If you want to maximize your artwork’s selling potential, it’s important to take great photos of it. Artsy uses the images you supply to promote your work, and well-taken photos are key to achieving a successful result.
High-quality images and multiple shots will attract and engage prospective collectors and allow them to make informed decisions. Any supplemental detail photos you provide will enable us to accurately represent the condition of your work for buyers, which will ultimately help protect your sales.
Below, find our tips on taking photos that will capture the attention of buyers and boost your chances of selling.
|DO: Use a simple backdrop. A plain, neutral, uncluttered background will make your artwork pop. Tip: If you don’t have a solid background, try shooting in front of a plain white sheet or poster board.||DON'T: Use patterned, cluttered or busy backdrops.
|DO: Shoot in high resolution. Smartphone images generally suffice, but a digital camera can boost clarity.||DON'T: Submit a blurry photo. Don't use zoom; it can blur the image.|
|DO: Fill the frame. Center at a straight angle so 80–90% of the frame is filled by the work.||DON'T: Crop out edges or corners of the artwork in overall photos (i.e. non-detail shots).|
|DO: Find the right lighting. Diffused, natural light looks best—open curtains and blinds to let the light in.||DON'T: Use flash or take photos in dark or harsh unnatural lighting, which can obscure the image.|
|DO: Remove opaque packaging for condition inspection. In order for Artsy to review the current condition of your item, we will require images of the item itself. Works can be photographed within the original packaging if the packaging is transparent.||DON'T: Leave the artwork sealed in opaque packaging. A virtual inspection of the artwork itself is is necessary before Artsy can approve your item for sale.
|DO: Take multiple images. Capture all angles, details, and blemishes of your work.||DON'T: Use images that represents anything but the artwork in your possession. We cannot accept stock images pulled from another website|
- Upload your files as JPG or PNG. They should be at least 1,000 x 1,000 pixels with a maximum file size of 30MB.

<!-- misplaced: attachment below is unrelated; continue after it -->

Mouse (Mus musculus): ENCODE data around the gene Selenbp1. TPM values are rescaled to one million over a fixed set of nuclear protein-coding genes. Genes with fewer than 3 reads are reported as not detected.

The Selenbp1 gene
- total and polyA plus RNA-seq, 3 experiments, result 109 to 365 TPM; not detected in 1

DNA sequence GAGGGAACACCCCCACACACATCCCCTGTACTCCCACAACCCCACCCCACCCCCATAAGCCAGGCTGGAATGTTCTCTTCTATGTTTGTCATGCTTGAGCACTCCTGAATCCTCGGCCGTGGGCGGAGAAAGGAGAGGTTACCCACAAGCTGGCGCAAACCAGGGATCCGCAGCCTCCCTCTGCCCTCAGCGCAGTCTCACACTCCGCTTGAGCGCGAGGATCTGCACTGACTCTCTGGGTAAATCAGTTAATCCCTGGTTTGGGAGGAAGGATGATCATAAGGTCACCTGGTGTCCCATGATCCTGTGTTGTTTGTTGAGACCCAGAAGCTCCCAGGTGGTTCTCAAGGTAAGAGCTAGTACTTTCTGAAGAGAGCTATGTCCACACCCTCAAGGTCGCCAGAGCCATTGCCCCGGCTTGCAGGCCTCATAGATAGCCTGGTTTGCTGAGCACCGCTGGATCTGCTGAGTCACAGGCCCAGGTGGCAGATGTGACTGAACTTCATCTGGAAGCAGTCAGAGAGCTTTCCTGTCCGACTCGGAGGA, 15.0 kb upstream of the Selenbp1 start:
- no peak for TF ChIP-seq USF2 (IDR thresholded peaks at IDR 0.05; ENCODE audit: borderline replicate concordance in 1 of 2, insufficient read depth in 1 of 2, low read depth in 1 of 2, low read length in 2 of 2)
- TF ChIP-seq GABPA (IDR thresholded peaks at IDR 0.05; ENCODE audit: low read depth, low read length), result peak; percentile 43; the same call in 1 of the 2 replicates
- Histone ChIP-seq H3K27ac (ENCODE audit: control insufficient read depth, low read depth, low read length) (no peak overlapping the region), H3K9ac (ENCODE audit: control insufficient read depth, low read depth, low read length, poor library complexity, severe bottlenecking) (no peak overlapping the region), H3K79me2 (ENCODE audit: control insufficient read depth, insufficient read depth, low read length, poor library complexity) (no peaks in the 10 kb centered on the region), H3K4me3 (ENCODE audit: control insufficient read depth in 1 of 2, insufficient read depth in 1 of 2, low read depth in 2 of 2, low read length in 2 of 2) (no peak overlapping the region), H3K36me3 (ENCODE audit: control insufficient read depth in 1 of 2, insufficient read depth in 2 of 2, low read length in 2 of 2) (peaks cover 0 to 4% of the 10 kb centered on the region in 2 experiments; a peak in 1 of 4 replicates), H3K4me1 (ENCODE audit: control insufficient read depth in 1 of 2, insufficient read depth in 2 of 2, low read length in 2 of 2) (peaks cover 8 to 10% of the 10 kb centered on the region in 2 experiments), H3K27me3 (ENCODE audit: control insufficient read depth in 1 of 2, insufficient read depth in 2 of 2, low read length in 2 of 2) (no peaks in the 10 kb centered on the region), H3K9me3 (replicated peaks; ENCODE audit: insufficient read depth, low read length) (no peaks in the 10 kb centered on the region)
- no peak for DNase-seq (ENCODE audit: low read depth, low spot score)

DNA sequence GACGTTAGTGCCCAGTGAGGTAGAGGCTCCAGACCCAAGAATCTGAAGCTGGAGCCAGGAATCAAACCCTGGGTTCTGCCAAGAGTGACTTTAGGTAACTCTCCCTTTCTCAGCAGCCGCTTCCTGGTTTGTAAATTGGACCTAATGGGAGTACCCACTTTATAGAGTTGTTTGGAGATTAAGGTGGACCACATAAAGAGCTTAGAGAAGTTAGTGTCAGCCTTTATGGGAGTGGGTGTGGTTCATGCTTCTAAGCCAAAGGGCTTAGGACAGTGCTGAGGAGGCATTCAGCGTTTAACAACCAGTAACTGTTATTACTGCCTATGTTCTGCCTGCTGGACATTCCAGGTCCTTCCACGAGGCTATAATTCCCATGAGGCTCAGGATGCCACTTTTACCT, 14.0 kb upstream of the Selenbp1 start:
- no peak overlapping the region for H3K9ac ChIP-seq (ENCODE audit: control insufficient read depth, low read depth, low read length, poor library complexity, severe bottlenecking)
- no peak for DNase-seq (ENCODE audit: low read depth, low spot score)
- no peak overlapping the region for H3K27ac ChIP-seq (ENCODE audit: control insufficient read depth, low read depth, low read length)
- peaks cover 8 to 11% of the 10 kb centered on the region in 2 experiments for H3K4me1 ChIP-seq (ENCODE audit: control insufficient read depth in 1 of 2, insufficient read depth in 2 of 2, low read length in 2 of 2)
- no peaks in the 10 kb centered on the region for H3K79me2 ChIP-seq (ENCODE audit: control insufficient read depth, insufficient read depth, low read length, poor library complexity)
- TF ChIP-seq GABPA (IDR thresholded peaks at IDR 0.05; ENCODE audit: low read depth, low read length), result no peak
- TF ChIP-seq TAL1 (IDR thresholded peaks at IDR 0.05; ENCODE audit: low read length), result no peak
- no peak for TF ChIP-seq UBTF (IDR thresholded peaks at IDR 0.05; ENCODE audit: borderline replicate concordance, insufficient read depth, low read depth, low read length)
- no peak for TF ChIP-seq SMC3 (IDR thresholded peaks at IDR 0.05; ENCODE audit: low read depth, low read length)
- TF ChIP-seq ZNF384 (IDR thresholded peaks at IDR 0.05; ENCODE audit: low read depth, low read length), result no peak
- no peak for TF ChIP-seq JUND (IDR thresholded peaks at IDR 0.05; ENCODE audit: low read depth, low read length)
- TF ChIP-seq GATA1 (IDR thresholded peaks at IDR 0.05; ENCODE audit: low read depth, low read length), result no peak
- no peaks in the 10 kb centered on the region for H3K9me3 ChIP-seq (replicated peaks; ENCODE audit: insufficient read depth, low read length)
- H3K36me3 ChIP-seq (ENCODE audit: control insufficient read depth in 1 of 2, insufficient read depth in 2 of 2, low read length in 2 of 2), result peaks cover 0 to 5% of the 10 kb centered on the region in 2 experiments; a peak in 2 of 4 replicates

- In addition, sRGB color profile is best as it’s used by most web browsers to display images.
- Use a tripod, if available, to help reduce blur and boost sharpness.
- Use a ring light, if possible, when natural light is not available.
- Use your camera’s auto white balance (AWB) setting to mitigate tinting.
- Take videos of the front and back of the work. Buyers will appreciate the extra detail and effort.
- Don’t edit your images.
- Don’t censor details such as edition numbers, signature information, or condition issues.
- Don’t use large items as paperweights.
- If the work has been previously stored in a tube and you need to flatten the sheet, please gently roll in the opposite direction to correct the rolling.
- If a weight is needed, please use a small object and take two images, moving the weight slightly in between, so that all parts of the artwork can be reviewed.
Please review the following image requirements. Failure to provide necessary images may inhibit our ability to thoroughly vet and prepare your listing for auction, thereby resulting in a later sale date for your consignment.
- Cover image (high-resolution photo of overall frontside of artwork): This will be used to represent your listing, so please provide the best quality possible.
- Image of overall backside of artwork.
- Detailed images:
- Signatures, inscriptions, or markings (e.g. numbering, stamps, labels): Please note, details are sometimes located on the backside or underside
- Corners of artwork
- Any condition concerns (see “Condition Terminology” page)
- Framing, if applicable
- Packaging, if applicable:
- Original boxes (for merchandise like KAWS toys, Daniel Arsham relics, etc.): Please include an overall shot, as well as detailed images of any condition concerns (general wear, abrasions, dents, etc.)
- Original portfolio cases
- Documentation: an authorized certificate of authenticity or document of acquisition (e.g. original invoice/receipt, written documentation) may be requested for works on a case-by-case basis.